SitePoint Sponsor

User Tag List

Results 1 to 4 of 4
  1. #1
    Guru in training bronze trophy SoulScratch's Avatar
    Join Date
    Apr 2006
    Location
    Maryland
    Posts
    1,838
    Mentioned
    0 Post(s)
    Tagged
    0 Thread(s)

    Function return values

    function getFirstLevelHeaders() {
    var h1s = document.getElementsByTagName('h1');
    if (h1s && h1s.length > 1) {
    return h1s;
    }
    return -1;
    }
    I've noticed people using return values of null and -1. I know the default value is undefined. Could someone provide insight on which should be used, if any at all? This is a simple function (which I probably wouldn't use in the real world) but its there as an example nonetheless. What advantages/disadvantages do I gain from using -1 as the return value? Or anything else? For when this function is called, or if a variable is assigned to this function.

    On a related note, would anyone use "else { return -1; }" instead of just having the if() and having a return of -1 after?

  2. #2
    SitePoint Wizard
    Join Date
    Nov 2004
    Location
    Nelson BC
    Posts
    2,310
    Mentioned
    0 Post(s)
    Tagged
    0 Thread(s)
    It's all in how you check the result. This function isn't the best example, because I would expect it to return a collection of H1 tags, whether empty or not, which I could feed into a for loop (even an empty collection won't break a for loop but -1 would!). Normally if the function is an "exists" type function I would return true or false.

    If the function returned an integer zero or greater on success, then returning -1 would indicate a failure while keeping within the data type expected from the function. Here's one I made earlier:
    Code:
      Array.prototype.indexOf = function(testValue) {
        for (var i=0; i < this.length; i++) {
          if (this[i] == testValue) {
            return i;
          }
        }
        return -1;
      }
    This function, if successful, returns a value of 0 upwards indicating the index of the element searched for, but -1 if it wasn't found. The return data type is the same but since you can't have a negative array index, I used -1 to indicate failure.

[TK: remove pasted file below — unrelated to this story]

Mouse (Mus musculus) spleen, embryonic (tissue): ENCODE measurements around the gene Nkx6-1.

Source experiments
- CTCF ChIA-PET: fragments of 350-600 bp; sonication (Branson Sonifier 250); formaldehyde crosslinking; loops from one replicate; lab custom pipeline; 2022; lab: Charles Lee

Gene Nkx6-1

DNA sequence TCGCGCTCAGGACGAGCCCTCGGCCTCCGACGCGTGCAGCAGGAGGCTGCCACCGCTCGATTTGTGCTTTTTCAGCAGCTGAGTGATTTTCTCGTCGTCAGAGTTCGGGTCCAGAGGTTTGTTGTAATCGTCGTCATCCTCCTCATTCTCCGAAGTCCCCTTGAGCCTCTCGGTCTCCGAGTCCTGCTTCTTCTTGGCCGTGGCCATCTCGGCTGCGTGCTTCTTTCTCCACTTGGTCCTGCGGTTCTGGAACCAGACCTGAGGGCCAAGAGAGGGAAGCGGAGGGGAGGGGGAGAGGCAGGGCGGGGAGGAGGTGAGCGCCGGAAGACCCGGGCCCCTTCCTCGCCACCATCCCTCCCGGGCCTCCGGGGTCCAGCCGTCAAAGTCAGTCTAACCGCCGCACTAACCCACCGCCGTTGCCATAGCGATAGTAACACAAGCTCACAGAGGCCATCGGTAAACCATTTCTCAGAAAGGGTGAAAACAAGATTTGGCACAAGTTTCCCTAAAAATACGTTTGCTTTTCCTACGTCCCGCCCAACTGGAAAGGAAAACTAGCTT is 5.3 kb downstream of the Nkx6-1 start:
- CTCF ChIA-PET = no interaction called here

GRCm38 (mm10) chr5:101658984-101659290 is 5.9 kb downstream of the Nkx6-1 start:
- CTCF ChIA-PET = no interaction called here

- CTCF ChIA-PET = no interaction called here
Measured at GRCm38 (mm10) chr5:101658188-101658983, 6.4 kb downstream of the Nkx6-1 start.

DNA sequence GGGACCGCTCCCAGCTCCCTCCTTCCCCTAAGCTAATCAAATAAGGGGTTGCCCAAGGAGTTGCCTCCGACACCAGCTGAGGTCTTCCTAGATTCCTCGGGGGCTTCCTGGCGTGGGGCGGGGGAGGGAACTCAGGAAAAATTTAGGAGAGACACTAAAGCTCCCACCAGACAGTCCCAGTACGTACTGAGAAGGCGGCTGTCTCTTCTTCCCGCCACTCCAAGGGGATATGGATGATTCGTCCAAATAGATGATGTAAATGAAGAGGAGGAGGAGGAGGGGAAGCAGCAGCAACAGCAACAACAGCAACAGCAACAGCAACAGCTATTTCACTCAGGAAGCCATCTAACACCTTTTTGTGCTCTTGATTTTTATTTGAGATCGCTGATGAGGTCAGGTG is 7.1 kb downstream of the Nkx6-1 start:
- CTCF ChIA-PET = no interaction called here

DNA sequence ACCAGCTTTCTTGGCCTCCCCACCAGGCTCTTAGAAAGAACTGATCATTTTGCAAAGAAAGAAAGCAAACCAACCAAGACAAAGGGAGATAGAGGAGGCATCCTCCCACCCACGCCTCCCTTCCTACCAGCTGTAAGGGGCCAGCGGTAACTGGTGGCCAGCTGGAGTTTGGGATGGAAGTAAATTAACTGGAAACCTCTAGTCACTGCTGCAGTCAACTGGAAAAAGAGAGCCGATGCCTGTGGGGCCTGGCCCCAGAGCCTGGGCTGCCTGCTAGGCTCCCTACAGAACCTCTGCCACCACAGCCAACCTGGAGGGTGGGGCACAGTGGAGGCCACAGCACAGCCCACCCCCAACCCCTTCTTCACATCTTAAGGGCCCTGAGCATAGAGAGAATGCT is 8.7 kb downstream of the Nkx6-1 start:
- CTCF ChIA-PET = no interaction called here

For your related question, you could use else, but why bother? If the condition was met, the function already returned and the code after the if doesn't get executed anyway. If you do bother to use else, then likely you should define a return value and use one return statement for the function.
    Code:
    var retVal;
    if (something)
      retVal = "1099";
    else
      retVal = "not";
    
    return retVal;

  3. #3
    SitePoint Guru
    Join Date
    Sep 2006
    Posts
    731
    Mentioned
    0 Post(s)
    Tagged
    0 Thread(s)
    Quote Originally Posted by SoulScratch View Post
    I've noticed people using return values of null and -1. I know the default value is undefined. Could someone provide insight on which should be used, if any at all? This is a simple function (which I probably wouldn't use in the real world) but its there as an example nonetheless. What advantages/disadvantages do I gain from using -1 as the return value? Or anything else? For when this function is called, or if a variable is assigned to this function.
    -1 is commonly used as a failure code, where any positive integer including 0 would signify the result of a successful operation.

    On a related note, would anyone use "else { return -1; }" instead of just having the if() and having a return of -1 after?
    Multiple return statements are one of my pet horrors, and no matter what anyone tells you they're bad news when it comes to debugging. I've heard all the counter arguments but all functions have a single entry point, and it should be just as clear where they end.
    Unnecessary use of the break statement is a very similar hazard.
    Tab-indentation is a crime against humanity.

  4. #4
    Unobtrusively zen silver trophybronze trophy
    paul_wilkins's Avatar
    Join Date
    Jan 2007
    Location
    Christchurch, New Zealand
    Posts
    14,705
    Mentioned
    102 Post(s)
    Tagged
    4 Thread(s)
    I consider that returns should be done at the very start of the function when you're testing the intial conditions, which helps prevent the code from being overly nested.

    The idea of not having more than one return point is a hangover from the days of machine coding, when multiple erturns really did your head in.

    If code is poorly written and it's hard to keep track of things, restricting the function to a single return is not going to be of much help.
    Programming Group Advisor
    Reference: JavaScript, Quirksmode Validate: HTML Validation, JSLint
    Car is to Carpet as Java is to JavaScript


Bookmarks

Posting Permissions

  • You may not post new threads
  • You may not post replies
  • You may not post attachments
  • You may not edit your posts
  •